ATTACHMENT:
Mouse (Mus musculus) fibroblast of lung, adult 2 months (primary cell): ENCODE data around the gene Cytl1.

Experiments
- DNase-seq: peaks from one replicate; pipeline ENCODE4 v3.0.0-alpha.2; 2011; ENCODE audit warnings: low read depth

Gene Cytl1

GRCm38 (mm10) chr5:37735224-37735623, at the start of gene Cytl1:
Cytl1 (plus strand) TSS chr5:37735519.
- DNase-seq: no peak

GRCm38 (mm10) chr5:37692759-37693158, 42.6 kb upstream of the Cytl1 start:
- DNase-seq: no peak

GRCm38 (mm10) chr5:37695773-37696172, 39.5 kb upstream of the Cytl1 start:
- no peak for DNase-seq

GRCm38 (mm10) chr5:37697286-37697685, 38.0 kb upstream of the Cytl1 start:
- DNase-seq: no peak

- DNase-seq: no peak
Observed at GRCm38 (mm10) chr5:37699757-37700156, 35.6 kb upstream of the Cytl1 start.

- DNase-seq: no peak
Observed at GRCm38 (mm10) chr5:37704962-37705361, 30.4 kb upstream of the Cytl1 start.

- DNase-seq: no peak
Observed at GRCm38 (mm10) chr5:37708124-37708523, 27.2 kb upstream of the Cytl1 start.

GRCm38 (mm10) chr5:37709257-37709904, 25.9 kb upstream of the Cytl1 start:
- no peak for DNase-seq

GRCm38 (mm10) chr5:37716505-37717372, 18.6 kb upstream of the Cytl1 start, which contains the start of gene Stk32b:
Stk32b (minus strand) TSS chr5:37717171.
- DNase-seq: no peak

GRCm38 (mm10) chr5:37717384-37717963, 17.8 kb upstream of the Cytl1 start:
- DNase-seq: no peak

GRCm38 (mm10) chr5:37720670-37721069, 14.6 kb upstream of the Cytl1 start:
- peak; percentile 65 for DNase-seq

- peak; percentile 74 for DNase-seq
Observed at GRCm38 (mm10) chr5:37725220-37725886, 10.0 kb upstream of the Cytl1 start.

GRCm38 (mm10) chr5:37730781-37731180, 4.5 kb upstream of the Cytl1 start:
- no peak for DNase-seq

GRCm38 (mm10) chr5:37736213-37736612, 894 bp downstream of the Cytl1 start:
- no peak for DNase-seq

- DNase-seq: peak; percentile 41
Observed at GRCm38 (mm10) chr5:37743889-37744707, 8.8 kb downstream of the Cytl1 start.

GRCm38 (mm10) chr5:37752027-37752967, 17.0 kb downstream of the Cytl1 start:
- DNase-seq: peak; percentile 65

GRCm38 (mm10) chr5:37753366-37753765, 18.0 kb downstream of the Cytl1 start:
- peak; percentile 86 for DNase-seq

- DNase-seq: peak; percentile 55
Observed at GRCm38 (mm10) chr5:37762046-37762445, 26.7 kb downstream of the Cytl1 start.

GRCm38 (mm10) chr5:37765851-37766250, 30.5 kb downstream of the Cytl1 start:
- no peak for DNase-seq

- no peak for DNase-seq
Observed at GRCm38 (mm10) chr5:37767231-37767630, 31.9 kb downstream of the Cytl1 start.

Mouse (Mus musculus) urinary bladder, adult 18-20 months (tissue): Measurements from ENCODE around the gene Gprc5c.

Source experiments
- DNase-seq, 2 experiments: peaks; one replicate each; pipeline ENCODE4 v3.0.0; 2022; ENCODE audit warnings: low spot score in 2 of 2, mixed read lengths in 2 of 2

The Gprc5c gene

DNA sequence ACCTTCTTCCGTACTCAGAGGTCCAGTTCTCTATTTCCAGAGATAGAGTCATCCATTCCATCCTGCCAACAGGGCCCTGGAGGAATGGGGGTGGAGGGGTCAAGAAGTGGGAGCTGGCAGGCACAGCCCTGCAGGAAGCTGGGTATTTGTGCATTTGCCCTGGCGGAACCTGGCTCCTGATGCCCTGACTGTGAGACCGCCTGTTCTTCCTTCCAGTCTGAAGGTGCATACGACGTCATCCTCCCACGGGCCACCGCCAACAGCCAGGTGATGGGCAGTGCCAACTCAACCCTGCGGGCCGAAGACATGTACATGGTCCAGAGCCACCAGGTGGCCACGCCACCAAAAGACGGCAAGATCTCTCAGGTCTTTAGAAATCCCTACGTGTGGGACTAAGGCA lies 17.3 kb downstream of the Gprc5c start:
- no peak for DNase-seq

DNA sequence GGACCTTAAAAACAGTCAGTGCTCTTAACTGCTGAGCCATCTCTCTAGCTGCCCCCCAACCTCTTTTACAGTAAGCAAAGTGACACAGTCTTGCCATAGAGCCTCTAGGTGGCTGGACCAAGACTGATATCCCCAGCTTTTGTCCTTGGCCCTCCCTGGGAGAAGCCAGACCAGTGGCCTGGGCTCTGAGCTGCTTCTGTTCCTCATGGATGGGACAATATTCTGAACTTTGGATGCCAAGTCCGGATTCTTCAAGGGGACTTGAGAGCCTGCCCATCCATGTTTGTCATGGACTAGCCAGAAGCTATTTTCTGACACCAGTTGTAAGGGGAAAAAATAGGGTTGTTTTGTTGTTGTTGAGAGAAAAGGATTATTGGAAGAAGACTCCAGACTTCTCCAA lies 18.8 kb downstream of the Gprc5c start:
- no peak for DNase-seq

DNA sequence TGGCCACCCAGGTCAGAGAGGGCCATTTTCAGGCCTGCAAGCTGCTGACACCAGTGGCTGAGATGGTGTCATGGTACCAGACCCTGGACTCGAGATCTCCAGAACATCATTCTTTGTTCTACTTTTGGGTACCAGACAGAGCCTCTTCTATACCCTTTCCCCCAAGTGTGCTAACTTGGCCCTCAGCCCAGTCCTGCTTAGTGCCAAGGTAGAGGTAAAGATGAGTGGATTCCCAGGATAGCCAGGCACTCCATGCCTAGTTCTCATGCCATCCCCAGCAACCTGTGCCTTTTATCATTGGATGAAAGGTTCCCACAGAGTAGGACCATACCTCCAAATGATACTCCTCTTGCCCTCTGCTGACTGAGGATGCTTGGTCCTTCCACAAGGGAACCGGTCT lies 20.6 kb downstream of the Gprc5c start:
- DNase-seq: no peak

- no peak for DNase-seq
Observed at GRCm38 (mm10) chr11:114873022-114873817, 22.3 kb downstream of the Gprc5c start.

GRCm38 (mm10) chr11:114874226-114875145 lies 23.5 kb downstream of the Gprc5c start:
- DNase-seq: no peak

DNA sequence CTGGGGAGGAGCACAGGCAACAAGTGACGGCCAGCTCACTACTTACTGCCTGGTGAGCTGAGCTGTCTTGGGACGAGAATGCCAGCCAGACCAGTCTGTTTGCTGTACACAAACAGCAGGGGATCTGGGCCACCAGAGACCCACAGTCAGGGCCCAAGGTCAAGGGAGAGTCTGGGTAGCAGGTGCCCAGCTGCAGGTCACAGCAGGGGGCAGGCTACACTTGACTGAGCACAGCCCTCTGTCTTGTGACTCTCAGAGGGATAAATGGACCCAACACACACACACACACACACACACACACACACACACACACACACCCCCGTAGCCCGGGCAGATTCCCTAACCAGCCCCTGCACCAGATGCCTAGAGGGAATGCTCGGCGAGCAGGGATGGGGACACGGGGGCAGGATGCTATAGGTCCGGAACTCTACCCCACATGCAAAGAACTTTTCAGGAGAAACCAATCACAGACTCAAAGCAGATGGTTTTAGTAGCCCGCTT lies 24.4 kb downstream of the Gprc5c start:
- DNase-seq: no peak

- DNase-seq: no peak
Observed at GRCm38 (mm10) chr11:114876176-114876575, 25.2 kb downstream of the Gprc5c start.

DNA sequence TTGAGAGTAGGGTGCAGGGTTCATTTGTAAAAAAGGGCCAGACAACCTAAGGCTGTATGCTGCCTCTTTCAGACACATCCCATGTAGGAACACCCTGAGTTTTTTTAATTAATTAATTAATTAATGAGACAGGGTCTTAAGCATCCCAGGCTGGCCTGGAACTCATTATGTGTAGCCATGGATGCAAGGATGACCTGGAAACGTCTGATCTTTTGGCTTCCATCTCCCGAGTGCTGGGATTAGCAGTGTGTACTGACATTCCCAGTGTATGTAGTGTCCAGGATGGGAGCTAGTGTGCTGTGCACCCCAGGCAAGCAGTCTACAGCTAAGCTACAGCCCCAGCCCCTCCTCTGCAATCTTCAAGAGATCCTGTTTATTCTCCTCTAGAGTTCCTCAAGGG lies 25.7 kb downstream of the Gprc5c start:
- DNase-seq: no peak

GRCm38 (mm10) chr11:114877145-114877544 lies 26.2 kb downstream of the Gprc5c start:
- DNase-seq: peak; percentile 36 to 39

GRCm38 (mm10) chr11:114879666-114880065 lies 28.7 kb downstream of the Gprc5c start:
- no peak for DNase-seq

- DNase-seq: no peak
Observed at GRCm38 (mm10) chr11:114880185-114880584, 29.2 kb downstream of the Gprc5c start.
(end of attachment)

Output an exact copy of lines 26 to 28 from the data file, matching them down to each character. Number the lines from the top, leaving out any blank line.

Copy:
- DNase-seq: no peak

GRCm38 (mm10) chr5:37720670-37721069, 14.6 kb upstream of the Cytl1 start:
- peak; percentile 65 for DNase-seq